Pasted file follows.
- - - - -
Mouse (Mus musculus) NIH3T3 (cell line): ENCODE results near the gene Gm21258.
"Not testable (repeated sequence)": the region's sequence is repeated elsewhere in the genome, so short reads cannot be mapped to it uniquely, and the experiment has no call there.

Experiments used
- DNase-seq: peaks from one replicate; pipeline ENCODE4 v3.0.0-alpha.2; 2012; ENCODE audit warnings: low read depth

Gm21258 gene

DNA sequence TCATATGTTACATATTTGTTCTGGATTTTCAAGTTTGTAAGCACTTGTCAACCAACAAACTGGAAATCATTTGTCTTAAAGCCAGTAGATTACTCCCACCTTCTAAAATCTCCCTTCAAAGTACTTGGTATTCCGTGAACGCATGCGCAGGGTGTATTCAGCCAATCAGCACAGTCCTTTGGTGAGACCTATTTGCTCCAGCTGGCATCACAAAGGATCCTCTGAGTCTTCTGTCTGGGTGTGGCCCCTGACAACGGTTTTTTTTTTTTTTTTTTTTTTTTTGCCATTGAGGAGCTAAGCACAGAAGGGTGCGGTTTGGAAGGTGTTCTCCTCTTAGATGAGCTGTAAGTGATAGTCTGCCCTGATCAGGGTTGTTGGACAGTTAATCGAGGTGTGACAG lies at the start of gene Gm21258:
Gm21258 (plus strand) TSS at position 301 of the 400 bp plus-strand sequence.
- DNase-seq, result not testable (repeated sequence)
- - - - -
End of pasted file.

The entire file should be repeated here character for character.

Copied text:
Mouse (Mus musculus) NIH3T3 (cell line): ENCODE results near the gene Gm21258.
"Not testable (repeated sequence)": the region's sequence is repeated elsewhere in the genome, so short reads cannot be mapped to it uniquely, and the experiment has no call there.

Experiments used
- DNase-seq: peaks from one replicate; pipeline ENCODE4 v3.0.0-alpha.2; 2012; ENCODE audit warnings: low read depth

Gm21258 gene

DNA sequence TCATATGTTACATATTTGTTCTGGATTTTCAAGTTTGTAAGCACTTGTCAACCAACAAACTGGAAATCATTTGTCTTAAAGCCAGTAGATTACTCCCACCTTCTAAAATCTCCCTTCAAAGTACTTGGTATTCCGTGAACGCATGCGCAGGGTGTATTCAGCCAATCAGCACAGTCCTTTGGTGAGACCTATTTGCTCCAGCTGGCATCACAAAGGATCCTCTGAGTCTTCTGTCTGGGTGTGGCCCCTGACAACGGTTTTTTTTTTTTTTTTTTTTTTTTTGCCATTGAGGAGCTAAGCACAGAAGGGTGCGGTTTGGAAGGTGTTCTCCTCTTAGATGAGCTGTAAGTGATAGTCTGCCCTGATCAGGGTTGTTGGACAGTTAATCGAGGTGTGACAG lies at the start of gene Gm21258:
Gm21258 (plus strand) TSS at position 301 of the 400 bp plus-strand sequence.
- DNase-seq, result not testable (repeated sequence)